Legacy code analysis

Cross-references, call trees, called-by lists, flowcharts and metrics are useful techniques for understanding existing legacy applications.

Aargh! I just inherited a mess of projects from a team who left the company 3 years ago. I can't even touch that code without breaking anything. What do I do know?

You don't need to be a trained Legacy Systems Archaeologist to overtake an existing project. The solution is legacy code analysis. This article introduces you to various legacy analysis techniques. It's written in a language-independent way. However, as we make code analysis tools, we've added some references to our own applications.

Why should I analyze legacy code?

Maintain an existing application. Before changing a program, you should understand what it does. If you don't, you're likely to make bad fixes and introduce new errors.

Document old code. Analyzing legacy code and documenting it as you go is good idea. Not only you learn what the code does, you will also help others learn it. Besides, you'll forget anyway. Without the docs, you'll have to analyze again next year.

Determine reuse possibilities. See if the code can be turned to new uses by changing it. Find reusable components for other programs.

Determine locations for improvement. Any program is likely to contain bad code. Unless it's really hopeless, you can improve it with a stepwise approach. Refactor or restructure. Fix here and there. You don't necessarily need to rewrite everything from scratch to make it far better.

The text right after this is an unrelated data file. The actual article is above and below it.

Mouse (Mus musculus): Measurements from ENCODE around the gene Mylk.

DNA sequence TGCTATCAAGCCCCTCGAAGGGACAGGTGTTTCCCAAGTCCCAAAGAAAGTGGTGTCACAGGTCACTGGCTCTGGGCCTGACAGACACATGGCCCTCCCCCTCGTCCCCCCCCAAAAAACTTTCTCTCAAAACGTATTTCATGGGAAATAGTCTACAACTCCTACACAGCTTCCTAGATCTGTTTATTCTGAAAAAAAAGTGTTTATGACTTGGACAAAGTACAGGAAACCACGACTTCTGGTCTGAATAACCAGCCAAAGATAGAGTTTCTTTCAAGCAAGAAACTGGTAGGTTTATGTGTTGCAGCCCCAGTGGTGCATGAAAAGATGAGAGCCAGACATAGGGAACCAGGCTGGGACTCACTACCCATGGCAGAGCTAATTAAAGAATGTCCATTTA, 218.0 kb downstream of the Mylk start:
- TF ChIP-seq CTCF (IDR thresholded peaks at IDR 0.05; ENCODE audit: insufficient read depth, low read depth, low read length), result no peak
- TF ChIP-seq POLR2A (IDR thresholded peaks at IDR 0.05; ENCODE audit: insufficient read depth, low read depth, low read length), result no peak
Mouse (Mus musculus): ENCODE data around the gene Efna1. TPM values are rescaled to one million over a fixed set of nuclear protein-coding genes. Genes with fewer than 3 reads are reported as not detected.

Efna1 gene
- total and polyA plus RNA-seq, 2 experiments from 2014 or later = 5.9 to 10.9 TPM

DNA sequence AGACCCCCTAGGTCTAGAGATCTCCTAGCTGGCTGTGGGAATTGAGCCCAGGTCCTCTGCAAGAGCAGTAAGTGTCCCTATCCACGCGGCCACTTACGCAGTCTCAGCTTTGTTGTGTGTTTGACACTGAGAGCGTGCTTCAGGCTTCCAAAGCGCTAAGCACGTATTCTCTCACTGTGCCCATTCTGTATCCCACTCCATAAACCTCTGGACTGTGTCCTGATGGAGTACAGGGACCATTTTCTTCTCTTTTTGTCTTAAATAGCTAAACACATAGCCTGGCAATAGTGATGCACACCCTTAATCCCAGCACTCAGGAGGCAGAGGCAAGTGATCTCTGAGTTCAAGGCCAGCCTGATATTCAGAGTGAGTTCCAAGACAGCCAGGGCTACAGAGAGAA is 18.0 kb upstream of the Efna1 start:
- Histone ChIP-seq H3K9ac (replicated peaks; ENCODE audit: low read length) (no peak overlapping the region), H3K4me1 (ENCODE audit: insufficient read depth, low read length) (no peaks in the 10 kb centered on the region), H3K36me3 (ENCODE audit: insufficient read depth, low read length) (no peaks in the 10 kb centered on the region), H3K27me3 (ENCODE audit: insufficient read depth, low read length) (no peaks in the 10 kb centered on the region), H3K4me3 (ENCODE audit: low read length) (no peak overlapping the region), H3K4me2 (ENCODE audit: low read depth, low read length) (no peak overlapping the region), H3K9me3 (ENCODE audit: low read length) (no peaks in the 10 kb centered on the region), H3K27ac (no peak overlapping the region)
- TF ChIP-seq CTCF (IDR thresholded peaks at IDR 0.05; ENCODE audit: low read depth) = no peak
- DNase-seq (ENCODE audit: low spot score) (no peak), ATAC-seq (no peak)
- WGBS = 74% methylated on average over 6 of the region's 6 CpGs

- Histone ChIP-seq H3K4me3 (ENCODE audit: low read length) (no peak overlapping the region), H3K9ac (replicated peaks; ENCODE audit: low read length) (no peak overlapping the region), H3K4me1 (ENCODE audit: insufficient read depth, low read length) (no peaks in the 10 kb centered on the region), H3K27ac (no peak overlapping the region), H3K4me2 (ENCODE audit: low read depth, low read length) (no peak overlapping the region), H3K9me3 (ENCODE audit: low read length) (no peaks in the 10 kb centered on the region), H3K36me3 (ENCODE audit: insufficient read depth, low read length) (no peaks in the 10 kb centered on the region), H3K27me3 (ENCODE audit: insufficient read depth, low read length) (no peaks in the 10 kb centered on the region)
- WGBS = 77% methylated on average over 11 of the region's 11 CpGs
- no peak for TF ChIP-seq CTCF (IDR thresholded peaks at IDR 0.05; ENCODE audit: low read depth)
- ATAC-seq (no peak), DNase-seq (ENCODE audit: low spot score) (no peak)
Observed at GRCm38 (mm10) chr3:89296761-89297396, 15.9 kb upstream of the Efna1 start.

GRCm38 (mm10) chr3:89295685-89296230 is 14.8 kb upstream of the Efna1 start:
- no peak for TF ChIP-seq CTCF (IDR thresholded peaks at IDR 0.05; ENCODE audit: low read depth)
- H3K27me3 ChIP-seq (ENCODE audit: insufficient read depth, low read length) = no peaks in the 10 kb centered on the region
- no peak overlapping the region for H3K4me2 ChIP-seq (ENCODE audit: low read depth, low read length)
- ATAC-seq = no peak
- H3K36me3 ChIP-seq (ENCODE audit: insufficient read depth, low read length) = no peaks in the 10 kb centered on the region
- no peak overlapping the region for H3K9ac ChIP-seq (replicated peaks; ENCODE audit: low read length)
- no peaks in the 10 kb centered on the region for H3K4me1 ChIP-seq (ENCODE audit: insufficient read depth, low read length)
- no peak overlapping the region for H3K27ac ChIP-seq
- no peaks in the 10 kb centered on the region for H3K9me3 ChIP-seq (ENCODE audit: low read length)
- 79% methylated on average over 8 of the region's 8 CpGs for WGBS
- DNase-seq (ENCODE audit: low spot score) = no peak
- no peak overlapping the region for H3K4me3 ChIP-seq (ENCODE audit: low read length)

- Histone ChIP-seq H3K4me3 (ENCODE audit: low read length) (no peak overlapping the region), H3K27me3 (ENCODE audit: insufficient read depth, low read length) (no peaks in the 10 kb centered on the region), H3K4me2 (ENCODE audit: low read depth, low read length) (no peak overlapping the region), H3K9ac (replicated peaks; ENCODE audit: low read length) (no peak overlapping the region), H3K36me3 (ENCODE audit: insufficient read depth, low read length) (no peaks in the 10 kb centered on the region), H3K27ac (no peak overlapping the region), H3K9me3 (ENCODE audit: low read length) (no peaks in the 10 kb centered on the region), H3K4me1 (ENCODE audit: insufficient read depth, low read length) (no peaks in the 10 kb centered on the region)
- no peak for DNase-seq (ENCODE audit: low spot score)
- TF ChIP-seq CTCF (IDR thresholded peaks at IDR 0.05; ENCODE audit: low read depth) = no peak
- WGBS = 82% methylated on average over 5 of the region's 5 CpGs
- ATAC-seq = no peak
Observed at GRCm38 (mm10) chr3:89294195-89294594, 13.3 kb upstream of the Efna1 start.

Techniques for legacy code analysis

Efficient legacy analysis requires lots of code reading. Here we assume that all the old developers have left the company and left no documentation whatsoever. All you have is the code.

Code analysis is a time-consuming task. To focus on the brainwork and and not the manual side of it, consider the use of automated code analyzers. Based on the source code, they can extract lots of the information for you to process.

PA This sign means that Project Analyzer contains a feature to help with a particular task. Project Analyzer is a VB, VBA and VB.NET source analyzer designed to help with legacy applications.

List what you have

To start, list the code you have. List the names of files and the modules and classes in them. List the procedures. For each module, list its interface: public methods, public data and so on. List the global variables and constants. If you can, get an alphabetical dictionary of all the names in the system. The listings will be useful if the code is all new to you.

PA Project Analyzer creates a comprehensive selection of listings.

Understand procedures

Procedures (sub-procedures, functions, property accessors) are where the action is.

Review a procedure to see what it does. List the functions it calls and the classes it uses. List the variables it reads and the ones it writes. Review the parameters. Understand which one is an "in" parameter and which one returns an "out" value. Does the procedure have any side effects, that is, does it write to any global or module-level variables or data structures?

List procedure callers. Who calls me? Is this function called by other functions, or is it dead? Is this function called by just a single procedure or is it being reused throughout the project?